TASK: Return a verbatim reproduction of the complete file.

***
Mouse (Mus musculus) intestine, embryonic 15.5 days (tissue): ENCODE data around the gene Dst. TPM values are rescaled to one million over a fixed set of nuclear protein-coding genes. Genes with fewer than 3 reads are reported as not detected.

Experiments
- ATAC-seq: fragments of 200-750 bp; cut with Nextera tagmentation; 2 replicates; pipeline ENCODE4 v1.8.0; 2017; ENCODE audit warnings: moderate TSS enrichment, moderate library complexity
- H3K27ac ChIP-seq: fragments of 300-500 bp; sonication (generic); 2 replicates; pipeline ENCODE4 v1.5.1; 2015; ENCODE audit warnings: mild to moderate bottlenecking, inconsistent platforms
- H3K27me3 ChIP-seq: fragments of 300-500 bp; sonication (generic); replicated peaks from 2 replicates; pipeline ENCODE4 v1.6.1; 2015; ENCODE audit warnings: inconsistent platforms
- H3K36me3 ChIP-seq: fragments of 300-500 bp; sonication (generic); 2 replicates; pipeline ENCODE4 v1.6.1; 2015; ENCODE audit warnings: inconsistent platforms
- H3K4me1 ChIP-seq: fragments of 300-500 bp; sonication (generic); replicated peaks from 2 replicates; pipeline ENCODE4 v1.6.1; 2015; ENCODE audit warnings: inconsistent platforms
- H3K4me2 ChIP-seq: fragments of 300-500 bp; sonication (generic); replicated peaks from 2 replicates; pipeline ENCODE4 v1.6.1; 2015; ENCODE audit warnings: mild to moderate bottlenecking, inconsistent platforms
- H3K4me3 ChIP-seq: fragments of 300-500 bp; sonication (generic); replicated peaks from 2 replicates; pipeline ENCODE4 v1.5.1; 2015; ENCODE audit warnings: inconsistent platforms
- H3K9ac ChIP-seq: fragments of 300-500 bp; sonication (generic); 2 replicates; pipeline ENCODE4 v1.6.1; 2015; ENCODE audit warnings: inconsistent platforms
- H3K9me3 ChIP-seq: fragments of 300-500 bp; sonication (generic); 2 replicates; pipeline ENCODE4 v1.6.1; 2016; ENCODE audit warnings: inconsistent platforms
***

Mouse (Mus musculus) intestine, embryonic 15.5 days (tissue): ENCODE data around the gene Dst. TPM values are rescaled to one million over a fixed set of nuclear protein-coding genes. Genes with fewer than 3 reads are reported as not detected.

Experiments
- ATAC-seq: fragments of 200-750 bp; cut with Nextera tagmentation; 2 replicates; pipeline ENCODE4 v1.8.0; 2017; ENCODE audit warnings: moderate TSS enrichment, moderate library complexity
- H3K27ac ChIP-seq: fragments of 300-500 bp; sonication (generic); 2 replicates; pipeline ENCODE4 v1.5.1; 2015; ENCODE audit warnings: mild to moderate bottlenecking, inconsistent platforms
- H3K27me3 ChIP-seq: fragments of 300-500 bp; sonication (generic); replicated peaks from 2 replicates; pipeline ENCODE4 v1.6.1; 2015; ENCODE audit warnings: inconsistent platforms
- H3K36me3 ChIP-seq: fragments of 300-500 bp; sonication (generic); 2 replicates; pipeline ENCODE4 v1.6.1; 2015; ENCODE audit warnings: inconsistent platforms
- H3K4me1 ChIP-seq: fragments of 300-500 bp; sonication (generic); replicated peaks from 2 replicates; pipeline ENCODE4 v1.6.1; 2015; ENCODE audit warnings: inconsistent platforms
- H3K4me2 ChIP-seq: fragments of 300-500 bp; sonication (generic); replicated peaks from 2 replicates; pipeline ENCODE4 v1.6.1; 2015; ENCODE audit warnings: mild to moderate bottlenecking, inconsistent platforms
- H3K4me3 ChIP-seq: fragments of 300-500 bp; sonication (generic); replicated peaks from 2 replicates; pipeline ENCODE4 v1.5.1; 2015; ENCODE audit warnings: inconsistent platforms
- H3K9ac ChIP-seq: fragments of 300-500 bp; sonication (generic); 2 replicates; pipeline ENCODE4 v1.6.1; 2015; ENCODE audit warnings: inconsistent platforms
- H3K9me3 ChIP-seq: fragments of 300-500 bp; sonication (generic); 2 replicates; pipeline ENCODE4 v1.6.1; 2016; ENCODE audit warnings: inconsistent platforms